swig

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swig

 (swĭg) Informal
n.
A deep draft, especially of liquor; a gulp.
tr. & intr.v. swigged, swig·ging, swigs
To drink (liquid) or engage in drinking liquid in great gulps.

[Origin unknown.]

swig′ger n.
American Heritage® Dictionary of the English Language, Fifth Edition. Copyright © 2016 by Houghton Mifflin Harcourt Publishing Company. Published by Houghton Mifflin Harcourt Publishing Company. All rights reserved.

swig

(swɪɡ)
n
a large swallow or deep drink, esp from a bottle
vb, swigs, swigging or swigged
to drink (some liquid) deeply, esp from a bottle
[C16: of unknown origin]
ˈswigger n
Collins English Dictionary – Complete and Unabridged, 12th Edition 2014 © HarperCollins Publishers 1991, 1994, 1998, 2000, 2003, 2006, 2007, 2009, 2011, 2014

swig

(swɪg)

n., v. swigged, swig•ging. Informal. n.
1. an amount of liquid, esp. liquor, taken in one swallow.
v.t., v.i.
2. to drink heartily or greedily.
[1540–50; orig. uncertain]
swig′ger, n.
Random House Kernerman Webster's College Dictionary, © 2010 K Dictionaries Ltd. Copyright 2005, 1997, 1991 by Random House, Inc. All rights reserved.

swig


Past participle: swigged
Gerund: swigging

Imperative
swig
swig
Present
I swig
you swig
he/she/it swigs
we swig
you swig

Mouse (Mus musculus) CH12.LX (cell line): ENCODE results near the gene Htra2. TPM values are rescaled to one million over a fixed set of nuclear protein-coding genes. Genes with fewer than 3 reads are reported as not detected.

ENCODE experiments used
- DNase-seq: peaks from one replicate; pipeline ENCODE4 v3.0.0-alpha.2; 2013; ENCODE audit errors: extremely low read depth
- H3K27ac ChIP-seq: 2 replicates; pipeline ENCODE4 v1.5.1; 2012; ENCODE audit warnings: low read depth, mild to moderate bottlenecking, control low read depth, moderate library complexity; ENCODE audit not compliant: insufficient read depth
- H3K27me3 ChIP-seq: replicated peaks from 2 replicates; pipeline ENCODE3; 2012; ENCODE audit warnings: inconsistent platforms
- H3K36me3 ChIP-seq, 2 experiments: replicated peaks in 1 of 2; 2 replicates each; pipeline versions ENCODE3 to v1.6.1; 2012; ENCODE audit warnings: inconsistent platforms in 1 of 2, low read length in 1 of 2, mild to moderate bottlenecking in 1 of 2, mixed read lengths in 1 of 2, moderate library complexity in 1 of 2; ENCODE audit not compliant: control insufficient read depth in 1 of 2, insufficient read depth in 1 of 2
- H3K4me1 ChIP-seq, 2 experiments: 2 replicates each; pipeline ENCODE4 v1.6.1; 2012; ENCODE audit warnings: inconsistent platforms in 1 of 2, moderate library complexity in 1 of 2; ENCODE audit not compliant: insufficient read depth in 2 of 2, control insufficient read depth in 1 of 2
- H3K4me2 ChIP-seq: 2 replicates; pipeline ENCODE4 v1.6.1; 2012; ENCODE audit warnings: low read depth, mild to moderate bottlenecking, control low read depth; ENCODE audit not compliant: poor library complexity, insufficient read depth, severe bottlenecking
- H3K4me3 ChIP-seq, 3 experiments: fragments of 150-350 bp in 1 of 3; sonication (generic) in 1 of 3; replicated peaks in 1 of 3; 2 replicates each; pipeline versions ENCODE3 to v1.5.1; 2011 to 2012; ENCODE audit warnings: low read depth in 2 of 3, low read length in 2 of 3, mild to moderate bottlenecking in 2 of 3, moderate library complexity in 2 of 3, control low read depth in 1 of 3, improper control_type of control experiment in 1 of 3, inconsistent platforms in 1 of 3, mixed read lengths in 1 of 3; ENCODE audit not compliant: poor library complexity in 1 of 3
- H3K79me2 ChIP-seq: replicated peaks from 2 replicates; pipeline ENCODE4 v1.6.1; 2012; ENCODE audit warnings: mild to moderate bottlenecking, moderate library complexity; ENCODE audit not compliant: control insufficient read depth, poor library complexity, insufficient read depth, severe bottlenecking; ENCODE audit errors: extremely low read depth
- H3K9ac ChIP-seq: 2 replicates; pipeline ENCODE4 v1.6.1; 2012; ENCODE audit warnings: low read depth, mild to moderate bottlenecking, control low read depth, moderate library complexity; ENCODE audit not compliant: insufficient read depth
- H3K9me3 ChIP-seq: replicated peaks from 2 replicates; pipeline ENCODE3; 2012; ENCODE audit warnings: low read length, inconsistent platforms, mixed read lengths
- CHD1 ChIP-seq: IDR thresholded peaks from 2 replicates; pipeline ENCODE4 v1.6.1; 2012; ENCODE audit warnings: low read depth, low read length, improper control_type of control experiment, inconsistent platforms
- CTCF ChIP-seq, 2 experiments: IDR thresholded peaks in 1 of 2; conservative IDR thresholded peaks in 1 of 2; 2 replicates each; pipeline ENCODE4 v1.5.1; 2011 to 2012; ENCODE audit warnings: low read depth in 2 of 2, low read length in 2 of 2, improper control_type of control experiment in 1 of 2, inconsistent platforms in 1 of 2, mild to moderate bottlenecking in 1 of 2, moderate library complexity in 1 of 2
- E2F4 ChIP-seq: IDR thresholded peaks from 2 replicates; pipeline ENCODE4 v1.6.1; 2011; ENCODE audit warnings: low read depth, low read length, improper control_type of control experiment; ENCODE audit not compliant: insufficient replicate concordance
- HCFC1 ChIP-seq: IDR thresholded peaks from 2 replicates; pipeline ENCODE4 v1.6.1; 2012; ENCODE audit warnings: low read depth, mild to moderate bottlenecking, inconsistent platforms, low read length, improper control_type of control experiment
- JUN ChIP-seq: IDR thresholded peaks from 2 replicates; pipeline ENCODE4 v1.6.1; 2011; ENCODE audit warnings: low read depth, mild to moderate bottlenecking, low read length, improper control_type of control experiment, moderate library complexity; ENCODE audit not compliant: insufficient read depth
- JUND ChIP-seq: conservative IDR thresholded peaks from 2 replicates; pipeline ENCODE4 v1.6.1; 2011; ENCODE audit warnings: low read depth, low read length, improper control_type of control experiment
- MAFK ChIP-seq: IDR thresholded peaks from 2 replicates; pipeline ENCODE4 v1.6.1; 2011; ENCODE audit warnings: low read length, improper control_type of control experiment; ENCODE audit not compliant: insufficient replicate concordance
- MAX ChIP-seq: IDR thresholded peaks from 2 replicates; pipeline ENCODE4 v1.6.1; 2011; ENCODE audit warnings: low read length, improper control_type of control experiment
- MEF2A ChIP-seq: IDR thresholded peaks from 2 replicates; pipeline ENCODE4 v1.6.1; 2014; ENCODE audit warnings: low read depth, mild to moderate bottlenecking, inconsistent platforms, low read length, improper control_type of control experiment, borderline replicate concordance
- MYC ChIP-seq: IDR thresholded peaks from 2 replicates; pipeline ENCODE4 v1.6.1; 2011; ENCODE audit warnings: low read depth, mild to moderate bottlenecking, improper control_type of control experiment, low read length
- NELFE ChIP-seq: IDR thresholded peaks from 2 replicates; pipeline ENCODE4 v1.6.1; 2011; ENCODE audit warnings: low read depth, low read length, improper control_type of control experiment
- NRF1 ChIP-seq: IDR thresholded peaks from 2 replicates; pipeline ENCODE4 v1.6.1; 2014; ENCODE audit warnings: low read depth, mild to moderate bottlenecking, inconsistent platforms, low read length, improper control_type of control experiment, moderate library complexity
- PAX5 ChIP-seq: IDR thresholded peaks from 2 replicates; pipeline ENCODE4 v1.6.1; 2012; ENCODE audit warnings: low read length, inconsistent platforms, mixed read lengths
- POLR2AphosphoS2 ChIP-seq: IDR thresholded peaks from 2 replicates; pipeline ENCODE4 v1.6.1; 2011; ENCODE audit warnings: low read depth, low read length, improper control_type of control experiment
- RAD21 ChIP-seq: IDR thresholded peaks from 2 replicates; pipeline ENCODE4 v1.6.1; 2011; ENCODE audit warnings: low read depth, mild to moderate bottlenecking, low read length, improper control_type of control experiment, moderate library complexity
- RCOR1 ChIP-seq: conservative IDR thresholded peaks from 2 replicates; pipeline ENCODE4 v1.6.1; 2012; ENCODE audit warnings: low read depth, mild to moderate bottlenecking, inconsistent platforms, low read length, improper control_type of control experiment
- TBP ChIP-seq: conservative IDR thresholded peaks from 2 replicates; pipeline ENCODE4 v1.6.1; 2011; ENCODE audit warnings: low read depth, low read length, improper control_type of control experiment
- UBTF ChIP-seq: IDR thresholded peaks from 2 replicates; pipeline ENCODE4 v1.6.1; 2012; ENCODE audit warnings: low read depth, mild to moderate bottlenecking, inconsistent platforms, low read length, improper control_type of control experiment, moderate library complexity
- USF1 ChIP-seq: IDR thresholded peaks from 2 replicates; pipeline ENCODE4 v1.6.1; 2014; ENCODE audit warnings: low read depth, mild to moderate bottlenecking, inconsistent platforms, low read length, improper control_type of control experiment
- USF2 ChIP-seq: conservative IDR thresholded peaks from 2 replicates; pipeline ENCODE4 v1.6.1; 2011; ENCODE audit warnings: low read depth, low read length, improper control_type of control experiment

they swig
Preterite
I swigged
you swigged
he/she/it swigged
we swigged
you swigged
they swigged
Present Continuous
I am swigging
you are swigging
he/she/it is swigging
we are swigging
you are swigging
they are swigging
Present Perfect
I have swigged
you have swigged
he/she/it has swigged
we have swigged
you have swigged
they have swigged
Past Continuous
I was swigging
you were swigging
he/she/it was swigging
we were swigging
you were swigging
they were swigging
Past Perfect
I had swigged
you had swigged
he/she/it had swigged
we had swigged
you had swigged
they had swigged
Future
I will swig
you will swig
he/she/it will swig
we will swig
you will swig
they will swig
Future Perfect
I will have swigged
you will have swigged
he/she/it will have swigged
we will have swigged
you will have swigged
they will have swigged
Future Continuous
I will be swigging
you will be swigging
he/she/it will be swigging
we will be swigging
you will be swigging